[Gwen Harlow contributed a variety of compelling images to the MLK BLVD Flickr Pool; until recently, she actually lived on an MLK — Martin Luther King Jr. Way, in Oakland, CA. She shares the following story, below. See more of Ms. Harlow’s photography here; here’s an Oakland set]
Mrs. Bird [2nd floor, front] was my neighbor at 10th & MLK from 1988 until the day I took this photo in June 2007, which was the day she moved out. The new owner wanted us all gone, so we had to go. I moved to that block in 1988
and lived in three other apartments before settling at 939 Martin Luther King Jr. Way (née Grove Street) in Oakland, California, in early 1993. I lived in that apartment until 2007. After Mrs. Bird left, for that last month I lived
there, I had been in our neighborhood longer than anyone. It’s kind of sad when the Old Lady of your block is only 38 years old.
There used to be a bunch of old-time residents in our neighborhood, but they disappeared one by one, either died or, more often, were pushed and priced out by the encroaching gentrification of Jerry Brown’s Oakland. Mrs. Bird had been in our neighborhood longer than anyone, since she was a little girl in the 50s, her father owned the little Victorian next door til he passed a couple years
ago; her brother lived in the brick studios on 10th until he died shortly not too long after their dad. I’ve known her longer than almost anyone outside my family.
Our building dated to 1890. The whole top floor was ours, an ornate old penthouse with more window seats and wood details than you could count, a million closets, beveled mirrors, secret sliding doors, leaded glass in the dining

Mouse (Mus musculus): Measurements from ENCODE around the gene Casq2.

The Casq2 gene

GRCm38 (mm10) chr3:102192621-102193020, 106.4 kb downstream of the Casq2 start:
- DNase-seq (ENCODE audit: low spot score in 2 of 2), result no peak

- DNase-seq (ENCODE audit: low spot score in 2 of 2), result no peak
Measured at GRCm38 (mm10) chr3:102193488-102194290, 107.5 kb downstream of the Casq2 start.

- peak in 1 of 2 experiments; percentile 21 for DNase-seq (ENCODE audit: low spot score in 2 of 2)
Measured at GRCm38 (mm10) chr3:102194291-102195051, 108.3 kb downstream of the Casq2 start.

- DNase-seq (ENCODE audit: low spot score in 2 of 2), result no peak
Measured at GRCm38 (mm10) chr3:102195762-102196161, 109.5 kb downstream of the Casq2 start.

room, columns at the entrance to the living room. Mrs. Bird says her mother told her one of Oakland’s mayors lived in our flat at some point earlier in the 20th century; I wouldn’t be surprised, it was just that fancy. The family before us, the Normans, were there for 50 years, until one of the parents died and the other went to a home. We found a stack of old magazines that belonged to them in the back of a closet, and got mail addressed to them once in awhile.
The other floors were split into two units each. Chantal and her daughter [3rd floor, rear] were the first ones who left, months before us. She’d start banging her broom against the ceiling every time my daughter walked into her room, then leave notes about how we should be friendly neighbors. I hope she has her own place now, she didn’t seem fit for apartment living. Peter [3rd, front] moved to
NYC over Memorial Day, he was here first as my roommate in 1994, then moved into his own unit downstairs a few years later. Michael [2nd, rear] showed up in the late ’90s and disappeared into the night without saying goodbye. James
Brown [really, bottom, front] and his sister Connie were still there when we left but never around since their mom had recently passed, so we didn’t get to say goodbye to him. The guy who was in the downstairs rear was only there
a few months and gone before he ever said boo.